It has been stated elsewhere that, had the cinema not in it’s conception and infancy looked to the theatre, novel and prose for structural inspiration, the movies might look like Jonathan Glazer’s Under The Skin. A stark, visually driven piece of Cinéma Pur, Glazer’s film is tied not to the constraints of traditional storytelling, and instead moves to a rhythm all of its own.
Under The Skin is loosely describable as an Alien invasion movie, albeit one whose focus is not so much on the invasion as it is the capture and seizure efforts of a lone figure, as opposed to the wholesale warfare one might ordinarily expect of a picture deemed with such a grandiose premise. Such subject matter is wholly apt. It’s ‘alien’ in a number of ways. The film itself is an alien, with Glazer’s opus hiding in plain sight alongside the regular species known as cinema in multiplexes across the land. It’s as different as can be, for a film starring a mainstream star, and the lead actress of the third highest grossing film of all time (and one that deals with matters of the extra-terrestrial in a far more traditional way). That same actress is clearly an alien in the film’s Scottish locations, with the ultra-vérité of the film’s hidden camera approach quite literally placing her in amongst the real. Furthermore, it’s difficult not to look at Glazer’s story of a being from another planet and not think of the director’s own difficult relationship with the Hollywood film industry. Deeply affected by his own adventures on another planet, Glazer abandoned Hollywood and the cinema itself, here only returning to feature filmmaking nine years after Birth, and with a project firmly ground far away from the bright lights of Tinseltown.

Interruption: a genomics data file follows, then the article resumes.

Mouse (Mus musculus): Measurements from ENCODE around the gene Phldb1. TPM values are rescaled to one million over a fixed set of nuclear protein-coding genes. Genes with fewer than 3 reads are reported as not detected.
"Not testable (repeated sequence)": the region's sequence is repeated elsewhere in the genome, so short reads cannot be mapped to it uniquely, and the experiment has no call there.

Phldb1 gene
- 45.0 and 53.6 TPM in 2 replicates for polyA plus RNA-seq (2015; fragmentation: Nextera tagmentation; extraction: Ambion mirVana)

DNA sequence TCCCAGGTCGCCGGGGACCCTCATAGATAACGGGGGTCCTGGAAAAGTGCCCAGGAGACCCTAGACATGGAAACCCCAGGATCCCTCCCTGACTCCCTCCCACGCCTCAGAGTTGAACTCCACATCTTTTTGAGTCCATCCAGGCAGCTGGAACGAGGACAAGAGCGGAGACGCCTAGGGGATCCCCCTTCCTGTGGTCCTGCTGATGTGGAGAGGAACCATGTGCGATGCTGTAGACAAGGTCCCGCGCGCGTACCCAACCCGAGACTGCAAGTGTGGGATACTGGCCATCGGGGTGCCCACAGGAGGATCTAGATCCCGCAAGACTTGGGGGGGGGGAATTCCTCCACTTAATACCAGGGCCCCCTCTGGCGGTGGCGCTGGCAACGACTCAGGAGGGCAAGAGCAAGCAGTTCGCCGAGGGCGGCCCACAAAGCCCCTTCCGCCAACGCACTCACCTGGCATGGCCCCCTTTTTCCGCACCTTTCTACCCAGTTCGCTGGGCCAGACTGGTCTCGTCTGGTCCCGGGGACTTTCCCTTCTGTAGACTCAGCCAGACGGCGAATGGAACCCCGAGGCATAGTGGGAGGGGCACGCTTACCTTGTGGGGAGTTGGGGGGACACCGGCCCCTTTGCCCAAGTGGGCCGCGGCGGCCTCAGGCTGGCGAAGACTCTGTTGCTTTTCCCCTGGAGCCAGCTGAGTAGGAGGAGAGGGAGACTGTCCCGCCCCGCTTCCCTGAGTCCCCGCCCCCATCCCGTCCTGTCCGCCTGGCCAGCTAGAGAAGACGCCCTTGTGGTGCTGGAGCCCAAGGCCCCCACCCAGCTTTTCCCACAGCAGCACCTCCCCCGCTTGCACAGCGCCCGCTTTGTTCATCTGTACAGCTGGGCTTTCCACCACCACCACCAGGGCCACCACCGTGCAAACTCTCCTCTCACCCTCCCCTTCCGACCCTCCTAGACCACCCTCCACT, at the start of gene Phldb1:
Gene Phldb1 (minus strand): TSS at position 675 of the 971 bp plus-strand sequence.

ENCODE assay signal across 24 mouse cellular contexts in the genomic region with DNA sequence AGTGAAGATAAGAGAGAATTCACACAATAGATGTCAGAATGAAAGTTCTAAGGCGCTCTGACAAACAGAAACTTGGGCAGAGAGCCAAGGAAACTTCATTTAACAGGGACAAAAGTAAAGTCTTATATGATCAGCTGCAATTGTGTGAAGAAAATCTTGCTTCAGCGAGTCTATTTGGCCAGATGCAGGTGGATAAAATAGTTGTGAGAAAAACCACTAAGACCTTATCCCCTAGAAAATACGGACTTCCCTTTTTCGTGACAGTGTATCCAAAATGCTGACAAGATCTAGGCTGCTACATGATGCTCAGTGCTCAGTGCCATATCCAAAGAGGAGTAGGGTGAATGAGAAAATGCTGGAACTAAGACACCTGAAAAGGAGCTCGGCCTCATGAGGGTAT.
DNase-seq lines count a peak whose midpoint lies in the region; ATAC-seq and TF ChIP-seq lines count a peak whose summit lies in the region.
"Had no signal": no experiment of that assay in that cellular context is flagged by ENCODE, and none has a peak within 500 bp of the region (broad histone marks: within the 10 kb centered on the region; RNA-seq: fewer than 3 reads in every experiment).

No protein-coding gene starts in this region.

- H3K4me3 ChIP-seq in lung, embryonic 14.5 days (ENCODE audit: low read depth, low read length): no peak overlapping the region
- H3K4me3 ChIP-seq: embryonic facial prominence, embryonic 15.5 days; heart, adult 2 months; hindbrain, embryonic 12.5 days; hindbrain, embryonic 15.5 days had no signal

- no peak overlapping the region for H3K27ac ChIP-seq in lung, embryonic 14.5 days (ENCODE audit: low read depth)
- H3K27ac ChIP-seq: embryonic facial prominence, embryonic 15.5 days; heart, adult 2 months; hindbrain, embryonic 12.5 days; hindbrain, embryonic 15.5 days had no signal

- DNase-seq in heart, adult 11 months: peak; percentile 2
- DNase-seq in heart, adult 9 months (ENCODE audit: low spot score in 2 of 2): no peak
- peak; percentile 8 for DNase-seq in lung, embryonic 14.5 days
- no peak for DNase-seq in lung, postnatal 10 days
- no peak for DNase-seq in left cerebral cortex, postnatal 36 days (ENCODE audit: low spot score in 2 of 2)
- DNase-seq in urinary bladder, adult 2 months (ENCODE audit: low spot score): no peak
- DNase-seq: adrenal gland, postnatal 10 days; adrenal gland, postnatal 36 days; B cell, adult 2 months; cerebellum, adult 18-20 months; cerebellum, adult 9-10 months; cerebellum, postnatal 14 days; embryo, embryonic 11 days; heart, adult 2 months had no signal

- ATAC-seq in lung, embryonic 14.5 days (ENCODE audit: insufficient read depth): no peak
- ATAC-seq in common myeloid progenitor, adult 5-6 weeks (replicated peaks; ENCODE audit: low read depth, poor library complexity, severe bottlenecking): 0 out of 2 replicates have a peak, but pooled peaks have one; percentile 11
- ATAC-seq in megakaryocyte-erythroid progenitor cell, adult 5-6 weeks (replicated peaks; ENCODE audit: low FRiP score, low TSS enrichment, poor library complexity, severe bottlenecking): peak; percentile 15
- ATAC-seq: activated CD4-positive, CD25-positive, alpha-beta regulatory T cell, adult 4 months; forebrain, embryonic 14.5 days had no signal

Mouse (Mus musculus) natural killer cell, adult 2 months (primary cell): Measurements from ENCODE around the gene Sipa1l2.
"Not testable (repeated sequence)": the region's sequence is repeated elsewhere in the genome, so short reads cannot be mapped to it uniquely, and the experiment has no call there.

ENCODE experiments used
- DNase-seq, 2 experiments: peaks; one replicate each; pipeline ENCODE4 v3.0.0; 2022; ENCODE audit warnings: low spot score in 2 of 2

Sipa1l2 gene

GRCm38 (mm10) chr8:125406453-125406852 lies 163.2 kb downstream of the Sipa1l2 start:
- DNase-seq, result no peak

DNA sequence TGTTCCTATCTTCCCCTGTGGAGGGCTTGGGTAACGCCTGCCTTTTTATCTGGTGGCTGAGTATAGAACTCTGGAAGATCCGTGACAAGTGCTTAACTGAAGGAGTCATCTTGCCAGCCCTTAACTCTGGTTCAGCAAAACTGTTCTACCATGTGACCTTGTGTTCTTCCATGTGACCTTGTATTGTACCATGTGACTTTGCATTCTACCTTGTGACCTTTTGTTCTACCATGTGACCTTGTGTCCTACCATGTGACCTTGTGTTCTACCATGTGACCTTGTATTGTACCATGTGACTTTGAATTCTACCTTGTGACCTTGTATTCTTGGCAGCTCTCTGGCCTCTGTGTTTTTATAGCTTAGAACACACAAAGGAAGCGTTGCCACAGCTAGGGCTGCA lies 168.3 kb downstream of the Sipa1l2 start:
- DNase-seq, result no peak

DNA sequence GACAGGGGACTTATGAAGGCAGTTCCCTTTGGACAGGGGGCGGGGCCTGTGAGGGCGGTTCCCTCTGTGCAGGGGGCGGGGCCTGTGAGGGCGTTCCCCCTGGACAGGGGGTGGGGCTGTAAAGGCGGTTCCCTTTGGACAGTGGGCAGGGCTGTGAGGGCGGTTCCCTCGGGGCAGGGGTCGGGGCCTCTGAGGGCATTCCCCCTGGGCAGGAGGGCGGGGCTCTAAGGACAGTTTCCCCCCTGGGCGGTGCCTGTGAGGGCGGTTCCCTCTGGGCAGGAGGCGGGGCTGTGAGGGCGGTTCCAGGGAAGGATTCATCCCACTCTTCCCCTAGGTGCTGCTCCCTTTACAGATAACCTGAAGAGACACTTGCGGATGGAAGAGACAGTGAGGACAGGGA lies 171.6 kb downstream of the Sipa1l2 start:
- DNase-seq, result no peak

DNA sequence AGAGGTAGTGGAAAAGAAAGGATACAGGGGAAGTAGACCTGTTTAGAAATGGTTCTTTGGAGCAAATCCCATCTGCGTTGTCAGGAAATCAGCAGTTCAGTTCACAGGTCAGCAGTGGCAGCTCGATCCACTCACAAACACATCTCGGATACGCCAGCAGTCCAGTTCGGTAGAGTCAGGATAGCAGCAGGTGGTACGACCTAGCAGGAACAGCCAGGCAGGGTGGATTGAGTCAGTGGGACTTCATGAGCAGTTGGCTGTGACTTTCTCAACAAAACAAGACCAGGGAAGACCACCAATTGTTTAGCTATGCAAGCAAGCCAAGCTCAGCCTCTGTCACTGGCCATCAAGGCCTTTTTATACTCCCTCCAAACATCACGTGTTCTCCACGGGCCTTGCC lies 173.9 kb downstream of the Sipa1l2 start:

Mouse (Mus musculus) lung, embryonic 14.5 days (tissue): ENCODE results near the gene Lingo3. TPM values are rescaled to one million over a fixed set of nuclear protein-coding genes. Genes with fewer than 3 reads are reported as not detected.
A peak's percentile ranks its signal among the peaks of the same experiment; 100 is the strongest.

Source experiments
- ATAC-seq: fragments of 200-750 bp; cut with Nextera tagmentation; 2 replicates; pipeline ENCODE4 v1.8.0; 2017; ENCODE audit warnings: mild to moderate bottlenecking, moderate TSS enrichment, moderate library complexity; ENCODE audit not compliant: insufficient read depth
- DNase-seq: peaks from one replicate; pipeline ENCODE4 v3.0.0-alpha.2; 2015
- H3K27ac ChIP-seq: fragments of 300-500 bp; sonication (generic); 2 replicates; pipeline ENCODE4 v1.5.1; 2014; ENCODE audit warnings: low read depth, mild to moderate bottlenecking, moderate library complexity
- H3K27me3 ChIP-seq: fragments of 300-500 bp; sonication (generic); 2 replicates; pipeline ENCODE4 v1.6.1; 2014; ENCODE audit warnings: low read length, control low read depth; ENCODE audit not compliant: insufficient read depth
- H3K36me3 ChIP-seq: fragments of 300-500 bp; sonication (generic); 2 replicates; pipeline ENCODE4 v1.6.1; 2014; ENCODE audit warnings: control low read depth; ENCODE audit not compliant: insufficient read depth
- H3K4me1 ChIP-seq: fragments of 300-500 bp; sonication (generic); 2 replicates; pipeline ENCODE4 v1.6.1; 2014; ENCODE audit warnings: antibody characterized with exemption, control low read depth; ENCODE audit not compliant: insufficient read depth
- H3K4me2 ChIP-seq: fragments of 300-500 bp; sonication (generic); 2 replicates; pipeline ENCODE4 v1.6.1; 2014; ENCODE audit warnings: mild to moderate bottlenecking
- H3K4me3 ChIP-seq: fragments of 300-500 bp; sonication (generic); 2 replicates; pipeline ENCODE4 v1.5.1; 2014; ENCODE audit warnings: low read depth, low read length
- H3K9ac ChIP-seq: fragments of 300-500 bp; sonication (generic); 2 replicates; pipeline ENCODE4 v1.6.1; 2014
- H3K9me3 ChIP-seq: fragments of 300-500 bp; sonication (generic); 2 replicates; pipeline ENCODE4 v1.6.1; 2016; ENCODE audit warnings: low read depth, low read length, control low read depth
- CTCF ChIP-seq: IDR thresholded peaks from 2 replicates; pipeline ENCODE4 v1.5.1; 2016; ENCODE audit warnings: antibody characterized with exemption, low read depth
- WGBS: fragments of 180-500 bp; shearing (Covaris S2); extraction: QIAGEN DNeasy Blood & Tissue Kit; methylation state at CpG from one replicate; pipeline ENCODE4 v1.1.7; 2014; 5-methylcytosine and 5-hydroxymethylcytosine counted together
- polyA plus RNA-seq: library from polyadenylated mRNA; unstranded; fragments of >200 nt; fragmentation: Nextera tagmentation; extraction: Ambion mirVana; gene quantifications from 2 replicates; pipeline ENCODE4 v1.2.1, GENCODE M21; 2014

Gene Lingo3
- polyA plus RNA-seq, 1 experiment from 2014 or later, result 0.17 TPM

With the removal of an emphasised narrative comes a direct emotional connection between the viewer and the picture. While delivered with nary an instance of exposition a beach-set sequence of perfectly orchestrated chaos strikes direct in the heart . Glazer also uses the film to subtly push his general thesis; by aiming for the lonely, Scarlett Johansson’s anonymous hunter avoids the concern of the masses (it’s only when an established family unit goes missing that we hear of incidents being reported by the media). The outsiders are a ‘safe’ target, but keep away from those loved by another. It’s with the sparing of one particular individual that plans begin to unravel, albeit in as abstract a way as one might expect given that said plans are never made explicitly clear to the viewer. Subtle shifts in Johansson’s performance indicate the shift, with her trademark white van abandoned in favour of pastures more rustic. Empathy is learned almost invisibly, as Glazer’s broken Pinocchio begins to show an interest in the real, taking leave of her post and even falling in love. But what is this thing called love to a being to whom such emotions nary register? Curiosity gives way to fear, and in turn wholesale personal abandonment. That these feelings are presented without glaring context or explanation is in itself almost alienating, with ones tools for devouring such things in clear need of realignment, in order to pick up the frequency of Glazer’s imagination.